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What is a Self-Care Deficit?

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  • Written By: Donn Saylor
  • Edited By: John Allen
  • Last Modified Date: 01 September 2016
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A self-care deficit is a nursing theory that revolves around the central idea that all patients wish to care for themselves. Originally developed by Dorothea Orem over the course of a nearly 50-year career as a nursing theorist, the self-care deficit theory suggests that patients recover quicker and more effectively when they are allowed to meet their own basic needs, such as eating, grooming, and using the restroom. The Orem model recognizes three key areas of self-care deficit: developmental, health deviation, and universal.

Orem first identified the foundations of what would become the self-care deficit nursing theory in the 1950s. She noted that patients under her care were healing faster with less relapse when they were permitted to care for themselves. The next decades of her career were devoted to studying and further developing this model, which has become widely accepted as a viable nursing theory and practical method with which to help patients.

The basis of self-care deficit is the notion that every patient is an individual. As such, each individual has unique needs and unique ways of fulfilling those needs. The only way, then, to get those needs met is to let the patient accomplish them by him- or herself, which allows for a greater degree of autonomy while a patient is under medical care.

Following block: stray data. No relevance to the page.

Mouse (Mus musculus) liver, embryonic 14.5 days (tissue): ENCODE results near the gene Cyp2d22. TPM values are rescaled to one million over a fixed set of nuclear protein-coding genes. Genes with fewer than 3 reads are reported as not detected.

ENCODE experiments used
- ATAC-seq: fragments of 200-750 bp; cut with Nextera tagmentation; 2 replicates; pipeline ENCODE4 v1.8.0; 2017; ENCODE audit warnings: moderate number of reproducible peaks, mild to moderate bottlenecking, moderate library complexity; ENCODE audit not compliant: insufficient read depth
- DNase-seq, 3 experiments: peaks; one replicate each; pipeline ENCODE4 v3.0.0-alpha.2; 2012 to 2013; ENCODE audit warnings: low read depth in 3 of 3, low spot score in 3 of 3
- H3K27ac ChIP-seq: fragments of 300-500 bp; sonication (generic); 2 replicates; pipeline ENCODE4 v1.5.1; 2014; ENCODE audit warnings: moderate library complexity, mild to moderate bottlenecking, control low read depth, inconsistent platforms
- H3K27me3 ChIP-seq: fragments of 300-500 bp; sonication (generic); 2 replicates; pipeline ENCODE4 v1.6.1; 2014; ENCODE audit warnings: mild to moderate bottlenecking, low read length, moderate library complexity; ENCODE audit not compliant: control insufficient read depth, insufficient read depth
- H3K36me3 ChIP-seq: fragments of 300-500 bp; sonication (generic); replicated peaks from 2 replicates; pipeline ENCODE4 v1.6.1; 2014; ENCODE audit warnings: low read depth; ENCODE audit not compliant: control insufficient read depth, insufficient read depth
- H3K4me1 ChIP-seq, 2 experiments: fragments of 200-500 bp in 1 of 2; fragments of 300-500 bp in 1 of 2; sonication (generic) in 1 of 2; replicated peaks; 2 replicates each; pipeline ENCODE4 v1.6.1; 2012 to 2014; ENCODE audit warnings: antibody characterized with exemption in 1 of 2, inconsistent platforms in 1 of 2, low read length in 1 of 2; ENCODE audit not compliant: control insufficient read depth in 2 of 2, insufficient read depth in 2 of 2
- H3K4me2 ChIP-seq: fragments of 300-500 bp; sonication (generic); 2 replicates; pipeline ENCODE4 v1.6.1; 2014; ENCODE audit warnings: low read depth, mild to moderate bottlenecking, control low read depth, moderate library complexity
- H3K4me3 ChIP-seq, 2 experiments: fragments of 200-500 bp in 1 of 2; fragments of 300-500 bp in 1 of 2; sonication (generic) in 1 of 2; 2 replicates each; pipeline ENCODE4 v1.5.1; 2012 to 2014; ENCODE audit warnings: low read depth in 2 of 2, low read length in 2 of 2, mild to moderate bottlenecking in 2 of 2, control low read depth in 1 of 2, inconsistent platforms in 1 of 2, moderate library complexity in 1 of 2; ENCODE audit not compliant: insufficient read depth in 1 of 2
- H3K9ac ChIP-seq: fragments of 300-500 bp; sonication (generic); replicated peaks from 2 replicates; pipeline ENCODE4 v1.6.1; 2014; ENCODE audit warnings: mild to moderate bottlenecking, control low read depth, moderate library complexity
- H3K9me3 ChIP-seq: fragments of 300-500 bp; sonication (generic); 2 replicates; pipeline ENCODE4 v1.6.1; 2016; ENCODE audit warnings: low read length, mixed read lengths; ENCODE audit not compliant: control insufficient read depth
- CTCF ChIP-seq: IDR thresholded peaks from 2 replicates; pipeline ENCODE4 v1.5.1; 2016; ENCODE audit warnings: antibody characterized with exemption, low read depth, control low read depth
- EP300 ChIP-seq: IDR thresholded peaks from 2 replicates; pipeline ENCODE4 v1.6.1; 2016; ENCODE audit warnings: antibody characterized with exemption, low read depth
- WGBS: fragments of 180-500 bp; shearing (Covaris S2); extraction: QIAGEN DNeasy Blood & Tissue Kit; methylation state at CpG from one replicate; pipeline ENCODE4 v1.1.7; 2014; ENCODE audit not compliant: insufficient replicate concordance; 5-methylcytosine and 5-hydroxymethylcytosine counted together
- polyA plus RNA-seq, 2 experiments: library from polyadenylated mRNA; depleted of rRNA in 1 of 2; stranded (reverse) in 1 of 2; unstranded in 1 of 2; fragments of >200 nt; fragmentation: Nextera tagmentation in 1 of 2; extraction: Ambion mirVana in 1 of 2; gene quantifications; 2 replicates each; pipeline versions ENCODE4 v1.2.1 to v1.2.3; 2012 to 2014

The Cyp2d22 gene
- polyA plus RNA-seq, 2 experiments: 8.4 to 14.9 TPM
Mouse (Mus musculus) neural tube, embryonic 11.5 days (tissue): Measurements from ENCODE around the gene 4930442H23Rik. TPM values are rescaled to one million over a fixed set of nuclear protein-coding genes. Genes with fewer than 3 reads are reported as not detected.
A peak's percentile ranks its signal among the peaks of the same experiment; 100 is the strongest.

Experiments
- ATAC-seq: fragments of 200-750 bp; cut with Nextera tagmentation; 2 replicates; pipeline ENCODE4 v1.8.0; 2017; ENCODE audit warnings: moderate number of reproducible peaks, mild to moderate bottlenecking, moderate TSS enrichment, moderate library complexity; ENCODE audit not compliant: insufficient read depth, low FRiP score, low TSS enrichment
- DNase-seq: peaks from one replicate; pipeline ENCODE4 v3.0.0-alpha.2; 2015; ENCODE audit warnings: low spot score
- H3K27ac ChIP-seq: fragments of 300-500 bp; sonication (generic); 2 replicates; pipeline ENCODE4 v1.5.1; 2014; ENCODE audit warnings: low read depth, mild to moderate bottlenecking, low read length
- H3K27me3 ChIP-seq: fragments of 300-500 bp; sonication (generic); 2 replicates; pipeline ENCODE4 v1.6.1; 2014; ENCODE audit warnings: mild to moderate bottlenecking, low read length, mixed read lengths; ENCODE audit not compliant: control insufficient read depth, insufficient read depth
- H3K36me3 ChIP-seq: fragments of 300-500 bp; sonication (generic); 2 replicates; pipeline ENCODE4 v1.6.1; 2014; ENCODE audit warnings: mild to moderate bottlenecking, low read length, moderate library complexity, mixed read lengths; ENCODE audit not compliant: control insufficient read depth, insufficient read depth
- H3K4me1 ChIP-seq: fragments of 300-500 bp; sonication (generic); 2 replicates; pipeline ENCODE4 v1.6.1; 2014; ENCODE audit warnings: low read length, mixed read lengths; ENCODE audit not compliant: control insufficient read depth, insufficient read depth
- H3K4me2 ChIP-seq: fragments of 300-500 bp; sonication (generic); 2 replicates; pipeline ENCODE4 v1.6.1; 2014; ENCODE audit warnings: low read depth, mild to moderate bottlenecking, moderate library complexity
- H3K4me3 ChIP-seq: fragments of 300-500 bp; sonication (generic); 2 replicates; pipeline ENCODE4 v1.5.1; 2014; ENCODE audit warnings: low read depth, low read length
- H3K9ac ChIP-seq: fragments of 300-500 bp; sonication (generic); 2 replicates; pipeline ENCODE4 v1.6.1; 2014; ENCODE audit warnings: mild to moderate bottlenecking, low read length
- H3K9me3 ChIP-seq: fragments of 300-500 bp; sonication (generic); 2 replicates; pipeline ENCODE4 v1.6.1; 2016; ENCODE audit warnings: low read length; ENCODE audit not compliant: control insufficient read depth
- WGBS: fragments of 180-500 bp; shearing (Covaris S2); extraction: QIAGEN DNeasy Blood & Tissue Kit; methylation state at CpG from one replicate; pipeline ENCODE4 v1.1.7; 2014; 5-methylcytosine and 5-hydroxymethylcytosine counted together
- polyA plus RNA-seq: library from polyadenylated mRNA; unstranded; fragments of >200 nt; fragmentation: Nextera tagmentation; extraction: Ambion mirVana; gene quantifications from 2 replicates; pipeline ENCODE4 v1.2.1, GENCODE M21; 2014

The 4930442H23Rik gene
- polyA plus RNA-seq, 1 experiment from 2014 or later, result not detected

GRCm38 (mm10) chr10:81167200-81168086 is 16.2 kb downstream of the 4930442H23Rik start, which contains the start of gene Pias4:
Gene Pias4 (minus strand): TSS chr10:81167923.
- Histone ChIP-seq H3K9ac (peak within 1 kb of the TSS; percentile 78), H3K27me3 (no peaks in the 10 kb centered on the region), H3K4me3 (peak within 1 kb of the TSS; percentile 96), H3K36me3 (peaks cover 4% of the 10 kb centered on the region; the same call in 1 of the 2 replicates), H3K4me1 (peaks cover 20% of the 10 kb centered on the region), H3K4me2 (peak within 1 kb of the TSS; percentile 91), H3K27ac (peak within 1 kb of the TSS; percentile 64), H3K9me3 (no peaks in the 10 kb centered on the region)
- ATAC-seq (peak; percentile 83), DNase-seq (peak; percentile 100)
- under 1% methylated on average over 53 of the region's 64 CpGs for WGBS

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There are three chief types of self-care deficits. Developmental self-care deficits come about as a result of either aging or a particular situation. These instances inhibit an individual from taking care of him- or herself in the same manner as he or she once did. An example of a situational self-care deficit might be a new job, in which an individual is so overworked that the body undergoes massive changes and depletion, causing usual modes of self-care to fall by the wayside.

A health deviation self-care deficit is a condition in which an individual is so affected by his or her condition that the prospect of meeting his or her own needs is a challenge. This theory entails helping the patient move toward a place of self-care. From there, the person can gradually work toward once again meeting his or her basic needs.

Universal self-care deficits are those deficits that are generally experienced by all individuals. These are directly correlated to those processes that many consider second nature: breathing, drinking water, and going to the restroom, to name a few. When one of these processes becomes compromised, a self-care deficit care plan may be required.

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